Happy New Year! Here are several events to help you face the opportunities and challenges of 2017 in your communities!
(See attached flier for more details.)
Sustainable Communities: Online course explores community systems
As communities struggle with increasingly complex social, economic and environmental issues related to sustainability they need the expertise of community development professionals now more than ever. Whether your expertise is in agriculture, natural resources, youth, family or economic development you will be asked to help guide a stakeholder group through a difficult decision making process. The Foundations of Practice course, Sustainable Communities, offers you the tools, skills and knowledge to be the trusted resource community groups need in the emerging dialogs around local foods, energy and natural resources.
Successful community sustainability initiatives rely on understanding systems thinking, sustainability models and the needs and conditions in your town, county, state or region. Tapping into a long legacy of one of the country's most respected organizations, this training, brought to you by the Cooperative Extension System and the Regional Rural Development Centers, provides the background, resources and strategies to support your work in communities.
Best of all, this program comes directly to you! Each week via Zoom, an Extension Specialist will deliver world-class training to you in your office, conference room or even home. Discussions and supplemental resources will be supported using a course website.
The eight-week series begins February 2, 2017. Each week features a 90-minute webinar focusing on timely topics including Energy, Local Foods, Built Environments, Mobility and Natural Resources. Supplemental resources and online discussion opportunities will be available on the course website. Participants can log in at their convenience to explore these topics further, pose questions, investigate additional resources and visit with colleagues in similar situations.
Sustainable Communities is an offering of the Foundations of Practice Program. It is appropriate for individuals who regularly work with community groups in any subject area and have a basic understanding of community development principles. If you find yourself called upon to facilitate community-based initiatives, or you just want to better understand how communities function, this course is for you!
Registration is $125 per person. Register before January 27 and save $25. Registration forms and payment information is available at catalog.extension.org. To learn more about the Sustainable Communities class visit our webpage.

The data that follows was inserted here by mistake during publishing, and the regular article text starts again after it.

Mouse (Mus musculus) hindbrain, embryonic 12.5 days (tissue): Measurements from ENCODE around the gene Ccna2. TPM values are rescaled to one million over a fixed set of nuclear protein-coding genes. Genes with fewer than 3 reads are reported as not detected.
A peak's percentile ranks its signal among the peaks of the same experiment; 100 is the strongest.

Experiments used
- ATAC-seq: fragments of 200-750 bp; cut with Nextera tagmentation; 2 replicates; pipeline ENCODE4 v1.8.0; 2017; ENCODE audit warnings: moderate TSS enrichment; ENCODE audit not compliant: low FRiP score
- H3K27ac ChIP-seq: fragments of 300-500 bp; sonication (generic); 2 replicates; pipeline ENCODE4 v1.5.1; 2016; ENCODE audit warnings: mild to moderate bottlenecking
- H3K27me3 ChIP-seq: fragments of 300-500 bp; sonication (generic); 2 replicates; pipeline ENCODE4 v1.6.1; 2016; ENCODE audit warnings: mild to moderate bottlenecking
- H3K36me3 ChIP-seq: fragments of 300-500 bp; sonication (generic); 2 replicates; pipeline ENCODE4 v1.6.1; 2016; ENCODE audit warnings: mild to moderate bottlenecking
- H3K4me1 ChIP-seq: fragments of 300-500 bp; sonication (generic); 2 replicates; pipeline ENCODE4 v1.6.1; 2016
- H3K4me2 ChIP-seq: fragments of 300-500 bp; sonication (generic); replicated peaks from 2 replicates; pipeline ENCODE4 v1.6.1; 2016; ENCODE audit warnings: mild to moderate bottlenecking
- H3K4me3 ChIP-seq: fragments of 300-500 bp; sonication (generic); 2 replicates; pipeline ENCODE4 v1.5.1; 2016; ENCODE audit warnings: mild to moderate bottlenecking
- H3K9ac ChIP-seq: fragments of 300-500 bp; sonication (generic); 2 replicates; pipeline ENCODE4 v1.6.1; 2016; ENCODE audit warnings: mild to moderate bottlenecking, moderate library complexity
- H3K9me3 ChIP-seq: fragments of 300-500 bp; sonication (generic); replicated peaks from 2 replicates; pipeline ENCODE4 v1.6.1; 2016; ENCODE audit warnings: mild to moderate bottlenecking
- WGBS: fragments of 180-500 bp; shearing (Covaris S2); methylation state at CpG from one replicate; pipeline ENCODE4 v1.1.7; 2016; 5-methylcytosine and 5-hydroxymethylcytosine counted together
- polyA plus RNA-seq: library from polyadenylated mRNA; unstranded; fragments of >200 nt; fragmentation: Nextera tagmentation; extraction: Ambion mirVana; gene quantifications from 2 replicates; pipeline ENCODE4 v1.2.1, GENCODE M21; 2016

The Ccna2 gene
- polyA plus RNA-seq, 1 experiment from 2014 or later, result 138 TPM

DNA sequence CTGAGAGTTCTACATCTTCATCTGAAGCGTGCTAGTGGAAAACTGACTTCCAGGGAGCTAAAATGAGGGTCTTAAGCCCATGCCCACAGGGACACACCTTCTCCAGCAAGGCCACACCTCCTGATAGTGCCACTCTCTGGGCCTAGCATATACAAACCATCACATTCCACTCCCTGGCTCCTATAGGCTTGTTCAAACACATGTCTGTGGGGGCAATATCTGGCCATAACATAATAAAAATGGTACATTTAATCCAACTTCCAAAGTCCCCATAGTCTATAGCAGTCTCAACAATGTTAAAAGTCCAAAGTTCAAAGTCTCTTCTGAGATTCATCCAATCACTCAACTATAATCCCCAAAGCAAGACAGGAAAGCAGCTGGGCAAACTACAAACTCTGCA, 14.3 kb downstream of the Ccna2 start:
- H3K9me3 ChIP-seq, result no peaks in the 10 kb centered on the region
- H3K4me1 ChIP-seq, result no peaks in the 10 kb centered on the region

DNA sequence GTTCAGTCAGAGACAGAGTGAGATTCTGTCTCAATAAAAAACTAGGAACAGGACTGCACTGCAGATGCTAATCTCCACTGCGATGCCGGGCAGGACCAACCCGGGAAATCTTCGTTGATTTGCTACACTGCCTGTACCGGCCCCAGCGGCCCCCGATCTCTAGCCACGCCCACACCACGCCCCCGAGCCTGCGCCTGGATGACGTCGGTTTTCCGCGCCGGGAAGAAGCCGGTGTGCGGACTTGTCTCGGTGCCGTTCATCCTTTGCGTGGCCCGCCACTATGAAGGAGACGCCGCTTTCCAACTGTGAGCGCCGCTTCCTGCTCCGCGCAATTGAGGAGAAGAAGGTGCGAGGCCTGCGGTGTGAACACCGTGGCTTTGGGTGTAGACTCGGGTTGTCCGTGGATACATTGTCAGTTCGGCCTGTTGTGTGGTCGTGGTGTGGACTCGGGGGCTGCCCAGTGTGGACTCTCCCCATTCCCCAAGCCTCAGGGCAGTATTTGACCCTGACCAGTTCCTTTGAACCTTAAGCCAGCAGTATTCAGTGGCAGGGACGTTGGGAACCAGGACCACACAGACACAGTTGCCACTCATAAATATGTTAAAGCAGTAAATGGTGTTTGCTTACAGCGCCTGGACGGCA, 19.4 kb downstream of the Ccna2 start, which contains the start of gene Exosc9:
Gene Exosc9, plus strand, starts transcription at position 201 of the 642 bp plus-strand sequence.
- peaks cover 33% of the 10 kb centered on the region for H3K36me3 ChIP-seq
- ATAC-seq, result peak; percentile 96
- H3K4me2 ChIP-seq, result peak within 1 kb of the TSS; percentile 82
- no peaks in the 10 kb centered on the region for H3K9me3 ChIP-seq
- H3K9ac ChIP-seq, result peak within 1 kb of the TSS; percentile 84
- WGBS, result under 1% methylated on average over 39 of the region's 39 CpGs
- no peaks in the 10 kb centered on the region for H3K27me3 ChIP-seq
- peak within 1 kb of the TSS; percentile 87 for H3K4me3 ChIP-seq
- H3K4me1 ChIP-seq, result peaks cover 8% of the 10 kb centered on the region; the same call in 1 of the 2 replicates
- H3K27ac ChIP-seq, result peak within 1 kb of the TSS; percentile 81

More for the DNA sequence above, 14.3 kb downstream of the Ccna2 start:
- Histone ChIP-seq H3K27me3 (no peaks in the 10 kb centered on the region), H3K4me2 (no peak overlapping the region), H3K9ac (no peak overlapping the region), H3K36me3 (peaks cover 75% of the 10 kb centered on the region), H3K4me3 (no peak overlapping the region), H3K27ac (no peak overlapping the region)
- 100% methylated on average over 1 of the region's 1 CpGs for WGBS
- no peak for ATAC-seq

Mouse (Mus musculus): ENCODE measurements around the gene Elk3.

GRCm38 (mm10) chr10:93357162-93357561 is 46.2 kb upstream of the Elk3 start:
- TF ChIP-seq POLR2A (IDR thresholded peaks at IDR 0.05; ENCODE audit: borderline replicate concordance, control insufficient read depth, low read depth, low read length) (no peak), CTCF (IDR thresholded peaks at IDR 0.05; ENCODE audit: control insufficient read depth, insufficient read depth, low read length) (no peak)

Foundations of Practice is sponsored by the Regional Rural Development Centers in partnership with your Land Grant University network. The course content was created by the eXtension Land Use Planning Community of Practice, Task Force for Sustainable Communities, with grant support from the North Central Regional Center for Rural Development.
Contact: Mary Peabody, Email: Mary.Peabody@uvm.edu
Individuals requesting a disability-related accommodation to participate in this program should contact Mary Peabody at firstname.lastname@example.org or telephone 802-656-7232 by January 27, 2017.
Small Town Trends – What’s Coming Next for Rural Communities Webinar
All your life, you’ve been told that small towns are dying, drying up, and disappearing, and that there’s nothing you can do to change it. What if, just once, there was some good news about rural? There is! Big trends are moving in our favor: brain gain, changing retail dynamics, new travel motivations and more. Learn why we have a future and how to shape the future of your town.
Join Becky McCray and Deb Brown on January 18th at 6 pm CST for their next webinar Small Town Trends – What’s Coming Next for Rural Communities. You can register at http://saveyour.town/webinar-trends/
Given all the negative stories on the news and the depressing stereotypes you've heard all your life, you might think all small towns were dying, that the trends to urbanization inevitably will mean the end of all small towns. But that's wrong.
Compiled and published monthly by Rural Local Initiatives Support Corporation
Funding and Finance Opportunities
KRESGE FOUNDATION offers funding through their Developing Healthy Places program on an ongoing basis to improve the places that shape health, including programs that promote healthy housing and neighborhoods, food systems for low-income communities, and equitable transportation and land use. Click here for program guidelines.
THE STEELE-REESE FOUNDATION is offering grants to nonprofits serving rural areas of Idaho and Montana. Nonprofit organizations serving rural regions in the areas of education, health, human services, the arts and humanities, and environmental conservation and historic preservation are eligible to apply. Deadlines: Online letters of inquiry must be submitted by 1/10/2017; invited applications are due 4/3/2017. Visit the Foundation’s website here to learn more about the application guidelines for the Idaho and Montana Grant Program.